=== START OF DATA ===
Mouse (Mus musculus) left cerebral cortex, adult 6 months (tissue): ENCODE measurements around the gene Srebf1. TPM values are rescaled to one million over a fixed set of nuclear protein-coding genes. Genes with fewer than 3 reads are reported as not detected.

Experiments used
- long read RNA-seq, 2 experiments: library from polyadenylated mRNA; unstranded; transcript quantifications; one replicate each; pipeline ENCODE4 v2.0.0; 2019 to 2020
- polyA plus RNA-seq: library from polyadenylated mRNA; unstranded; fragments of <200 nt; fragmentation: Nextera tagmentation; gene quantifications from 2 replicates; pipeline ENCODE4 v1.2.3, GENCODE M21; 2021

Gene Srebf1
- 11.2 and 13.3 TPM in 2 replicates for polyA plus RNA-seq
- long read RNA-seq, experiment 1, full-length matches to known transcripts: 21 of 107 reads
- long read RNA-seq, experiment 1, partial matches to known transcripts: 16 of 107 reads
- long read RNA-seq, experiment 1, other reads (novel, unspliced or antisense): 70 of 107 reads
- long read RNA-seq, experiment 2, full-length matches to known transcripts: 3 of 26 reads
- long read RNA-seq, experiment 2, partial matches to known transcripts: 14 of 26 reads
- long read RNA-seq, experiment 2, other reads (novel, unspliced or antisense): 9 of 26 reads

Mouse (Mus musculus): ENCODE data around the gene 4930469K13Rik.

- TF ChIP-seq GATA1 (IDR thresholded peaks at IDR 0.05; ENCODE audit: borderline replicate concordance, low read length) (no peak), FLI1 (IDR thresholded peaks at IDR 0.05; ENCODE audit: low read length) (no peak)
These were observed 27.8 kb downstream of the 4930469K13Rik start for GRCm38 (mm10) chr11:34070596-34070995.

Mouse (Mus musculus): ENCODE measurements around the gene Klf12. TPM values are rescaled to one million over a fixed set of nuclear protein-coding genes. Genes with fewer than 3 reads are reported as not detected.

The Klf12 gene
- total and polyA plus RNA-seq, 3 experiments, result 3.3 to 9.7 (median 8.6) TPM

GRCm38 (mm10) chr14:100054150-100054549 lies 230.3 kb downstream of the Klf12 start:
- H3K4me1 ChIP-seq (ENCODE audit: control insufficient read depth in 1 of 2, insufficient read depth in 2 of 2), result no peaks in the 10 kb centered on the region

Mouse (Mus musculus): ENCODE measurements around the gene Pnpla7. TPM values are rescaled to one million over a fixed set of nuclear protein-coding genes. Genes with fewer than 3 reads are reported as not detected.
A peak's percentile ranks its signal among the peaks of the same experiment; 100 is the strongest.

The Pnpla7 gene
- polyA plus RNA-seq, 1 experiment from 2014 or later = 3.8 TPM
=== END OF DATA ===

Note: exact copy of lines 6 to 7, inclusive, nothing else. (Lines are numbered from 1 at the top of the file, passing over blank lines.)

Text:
- 11.2 and 13.3 TPM in 2 replicates for polyA plus RNA-seq
- long read RNA-seq, experiment 1, full-length matches to known transcripts: 21 of 107 reads